Prior to DELIVER, researchers knew only about the ring's safety during conception and early pregnancy based on 86 participants who became pregnant while using the ring during the Phase III ASPIRE (MTN-020) study and stopped its use upon learning they were pregnant. There were no significant differences in pregnancy and infant outcomes between participants who were using the dapivirine ring when they got pregnant and those who were using a placebo ring.

"With DELIVER, we now have data on the ring's safety during all stages of pregnancy," said Felix G. Mhlanga, MBChB, MMed (Obs/Gyn), Senior Lecturer, University of Zimbabwe Clinical Trials Research Centre (UZ-CTRC), and a protocol chair of the DELIVER study. "We can now say with much greater confidence that the dapivirine ring is safe to use during pregnancy—safe for the mother and safe for her baby."

In Cohort 3, four times as many participants were randomized to use the monthly dapivirine ring than Truvada as daily oral PrEP. Of the 251 participants, 202 were assigned to use the ring and 49 to use Truvada as daily oral PrEP. Because pregnancy outcomes were not available for three participants, results presented at CROI were for 248 participants—200 who used the ring up until delivery and 48 who used Truvada.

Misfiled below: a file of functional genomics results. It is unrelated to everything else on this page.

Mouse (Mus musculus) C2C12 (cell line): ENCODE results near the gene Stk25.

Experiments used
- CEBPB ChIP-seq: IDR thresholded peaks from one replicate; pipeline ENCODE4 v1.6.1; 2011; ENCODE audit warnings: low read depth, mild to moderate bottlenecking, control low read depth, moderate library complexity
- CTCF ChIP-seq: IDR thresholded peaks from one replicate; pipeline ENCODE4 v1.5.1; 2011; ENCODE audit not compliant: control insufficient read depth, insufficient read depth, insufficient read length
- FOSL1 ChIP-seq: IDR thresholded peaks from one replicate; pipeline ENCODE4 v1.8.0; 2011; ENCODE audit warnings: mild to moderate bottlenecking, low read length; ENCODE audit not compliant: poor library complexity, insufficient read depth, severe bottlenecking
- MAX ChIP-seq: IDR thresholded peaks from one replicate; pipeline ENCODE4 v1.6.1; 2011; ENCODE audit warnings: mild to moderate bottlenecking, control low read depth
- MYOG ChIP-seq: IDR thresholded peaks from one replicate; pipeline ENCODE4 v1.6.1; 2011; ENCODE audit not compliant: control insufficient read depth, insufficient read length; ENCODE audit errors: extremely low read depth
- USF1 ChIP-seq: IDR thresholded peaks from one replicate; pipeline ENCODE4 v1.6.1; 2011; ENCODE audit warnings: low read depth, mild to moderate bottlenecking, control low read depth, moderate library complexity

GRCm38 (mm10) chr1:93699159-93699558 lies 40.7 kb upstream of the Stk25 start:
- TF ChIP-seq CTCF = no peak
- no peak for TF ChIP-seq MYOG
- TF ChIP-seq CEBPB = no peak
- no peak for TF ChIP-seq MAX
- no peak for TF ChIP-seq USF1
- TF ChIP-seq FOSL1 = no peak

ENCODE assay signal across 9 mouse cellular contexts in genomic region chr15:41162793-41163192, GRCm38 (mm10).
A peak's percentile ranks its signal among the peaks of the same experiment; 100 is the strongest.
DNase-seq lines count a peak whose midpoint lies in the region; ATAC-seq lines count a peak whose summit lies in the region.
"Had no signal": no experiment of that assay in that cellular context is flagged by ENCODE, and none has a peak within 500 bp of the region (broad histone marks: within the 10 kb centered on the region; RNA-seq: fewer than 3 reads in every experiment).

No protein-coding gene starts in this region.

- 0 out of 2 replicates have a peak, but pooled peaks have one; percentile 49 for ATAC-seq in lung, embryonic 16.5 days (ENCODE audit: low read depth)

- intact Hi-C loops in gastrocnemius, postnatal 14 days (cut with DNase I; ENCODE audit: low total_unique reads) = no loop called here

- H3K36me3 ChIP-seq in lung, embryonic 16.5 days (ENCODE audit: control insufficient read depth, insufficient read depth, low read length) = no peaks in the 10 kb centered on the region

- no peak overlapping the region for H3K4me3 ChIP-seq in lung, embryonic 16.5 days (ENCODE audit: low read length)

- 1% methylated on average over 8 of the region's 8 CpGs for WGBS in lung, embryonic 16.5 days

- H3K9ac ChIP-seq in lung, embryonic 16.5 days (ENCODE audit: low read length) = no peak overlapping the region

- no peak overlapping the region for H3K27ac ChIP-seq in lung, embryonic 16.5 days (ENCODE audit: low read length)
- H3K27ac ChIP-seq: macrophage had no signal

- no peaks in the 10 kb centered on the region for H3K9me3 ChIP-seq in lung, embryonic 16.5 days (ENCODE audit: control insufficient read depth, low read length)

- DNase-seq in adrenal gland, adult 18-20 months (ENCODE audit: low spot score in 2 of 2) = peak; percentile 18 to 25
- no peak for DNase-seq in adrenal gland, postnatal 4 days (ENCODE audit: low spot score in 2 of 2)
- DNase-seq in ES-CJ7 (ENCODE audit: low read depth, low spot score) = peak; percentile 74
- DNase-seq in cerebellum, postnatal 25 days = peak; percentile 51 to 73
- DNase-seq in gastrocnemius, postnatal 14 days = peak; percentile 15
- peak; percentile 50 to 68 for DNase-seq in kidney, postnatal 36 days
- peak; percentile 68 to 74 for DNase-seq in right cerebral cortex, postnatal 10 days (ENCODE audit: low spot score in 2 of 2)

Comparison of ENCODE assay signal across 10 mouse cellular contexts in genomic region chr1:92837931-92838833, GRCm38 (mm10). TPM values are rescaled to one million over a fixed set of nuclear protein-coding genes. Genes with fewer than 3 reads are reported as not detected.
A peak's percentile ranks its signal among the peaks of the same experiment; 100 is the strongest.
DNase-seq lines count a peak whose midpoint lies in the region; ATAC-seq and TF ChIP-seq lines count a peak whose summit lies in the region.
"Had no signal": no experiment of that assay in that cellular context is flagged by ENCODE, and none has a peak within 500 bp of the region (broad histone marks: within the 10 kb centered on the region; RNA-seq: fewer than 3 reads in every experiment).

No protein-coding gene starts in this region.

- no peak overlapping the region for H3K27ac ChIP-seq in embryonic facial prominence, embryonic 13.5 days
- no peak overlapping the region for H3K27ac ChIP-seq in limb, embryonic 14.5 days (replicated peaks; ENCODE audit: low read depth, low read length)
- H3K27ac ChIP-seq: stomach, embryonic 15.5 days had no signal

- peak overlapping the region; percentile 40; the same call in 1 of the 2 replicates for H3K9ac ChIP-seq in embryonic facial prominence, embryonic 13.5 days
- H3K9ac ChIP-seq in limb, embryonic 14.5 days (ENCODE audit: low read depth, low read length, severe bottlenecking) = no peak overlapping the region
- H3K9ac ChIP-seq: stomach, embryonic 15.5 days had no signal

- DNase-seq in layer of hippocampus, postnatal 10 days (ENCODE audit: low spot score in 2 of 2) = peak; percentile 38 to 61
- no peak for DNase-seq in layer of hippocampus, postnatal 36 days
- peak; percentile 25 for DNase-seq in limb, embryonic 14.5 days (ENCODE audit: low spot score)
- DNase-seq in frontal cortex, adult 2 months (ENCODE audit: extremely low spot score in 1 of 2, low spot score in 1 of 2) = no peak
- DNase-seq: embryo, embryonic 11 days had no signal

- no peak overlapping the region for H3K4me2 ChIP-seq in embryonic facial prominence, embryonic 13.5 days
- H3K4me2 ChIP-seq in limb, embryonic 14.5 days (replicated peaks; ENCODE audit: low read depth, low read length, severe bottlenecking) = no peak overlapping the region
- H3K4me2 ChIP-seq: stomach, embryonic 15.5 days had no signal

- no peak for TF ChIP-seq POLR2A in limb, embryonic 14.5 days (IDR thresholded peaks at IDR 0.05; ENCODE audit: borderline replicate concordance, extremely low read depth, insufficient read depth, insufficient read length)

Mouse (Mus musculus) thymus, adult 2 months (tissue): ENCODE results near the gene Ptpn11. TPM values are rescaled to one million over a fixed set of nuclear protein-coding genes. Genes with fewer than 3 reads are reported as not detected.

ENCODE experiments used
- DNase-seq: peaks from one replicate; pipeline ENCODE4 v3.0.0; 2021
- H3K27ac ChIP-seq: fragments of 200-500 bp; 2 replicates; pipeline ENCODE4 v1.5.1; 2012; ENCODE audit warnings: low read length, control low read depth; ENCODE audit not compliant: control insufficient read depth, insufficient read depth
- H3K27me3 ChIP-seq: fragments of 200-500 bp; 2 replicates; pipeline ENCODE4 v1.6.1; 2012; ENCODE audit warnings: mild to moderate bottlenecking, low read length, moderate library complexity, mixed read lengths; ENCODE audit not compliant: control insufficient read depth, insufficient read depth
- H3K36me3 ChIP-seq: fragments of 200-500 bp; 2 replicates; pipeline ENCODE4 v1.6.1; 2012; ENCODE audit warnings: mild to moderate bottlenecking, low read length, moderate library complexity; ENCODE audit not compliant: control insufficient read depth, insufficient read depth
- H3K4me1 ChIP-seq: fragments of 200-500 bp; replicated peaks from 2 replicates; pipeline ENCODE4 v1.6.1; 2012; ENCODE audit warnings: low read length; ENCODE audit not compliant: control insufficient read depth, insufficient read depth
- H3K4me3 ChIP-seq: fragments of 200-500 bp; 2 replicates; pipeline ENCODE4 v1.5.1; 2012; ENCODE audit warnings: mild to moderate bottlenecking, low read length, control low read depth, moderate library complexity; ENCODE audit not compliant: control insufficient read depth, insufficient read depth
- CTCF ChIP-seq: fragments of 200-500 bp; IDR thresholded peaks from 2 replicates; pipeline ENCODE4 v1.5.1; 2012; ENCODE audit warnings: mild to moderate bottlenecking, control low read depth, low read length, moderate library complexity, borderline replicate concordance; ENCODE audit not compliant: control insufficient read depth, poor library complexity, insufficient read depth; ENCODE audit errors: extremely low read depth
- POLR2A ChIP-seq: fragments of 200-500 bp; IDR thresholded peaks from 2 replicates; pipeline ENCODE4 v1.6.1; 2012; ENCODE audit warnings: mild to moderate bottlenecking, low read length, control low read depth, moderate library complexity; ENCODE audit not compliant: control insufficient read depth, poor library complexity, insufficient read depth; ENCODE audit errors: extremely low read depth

With no placebo group in DELIVER, researchers needed a basis for comparison in order to evaluate the safety of the ring and daily oral PrEP during pregnancy, so they conducted the MTN-042B sub-study, which consisted of a review of more than 10,000 medical records at the same hospitals and clinics where DELIVER study participants would give birth.

Dr. Mhlanga reported that the vast majority (94 percent) of pregnancies in Cohort 3 went to full term; only 4 percent were premature births (earlier than 37 weeks). There were two stillbirths in the dapivirine ring group, and neither was deemed related to the use of the ring. The frequency of stillbirths in the dapivirine ring arm (1 percent) and the cohort as a whole (0.8 percent) were lower than what was observed in the MTN-042B sub-study.

Complications associated with , or so-called hypertensive disorders of pregnancy, which includes gestational hypertension, eclampsia and preeclampsia, were the most common complications experienced by study participants, but occurred at rates lower than or similar to local background rates of 10.5 percent based on the records review.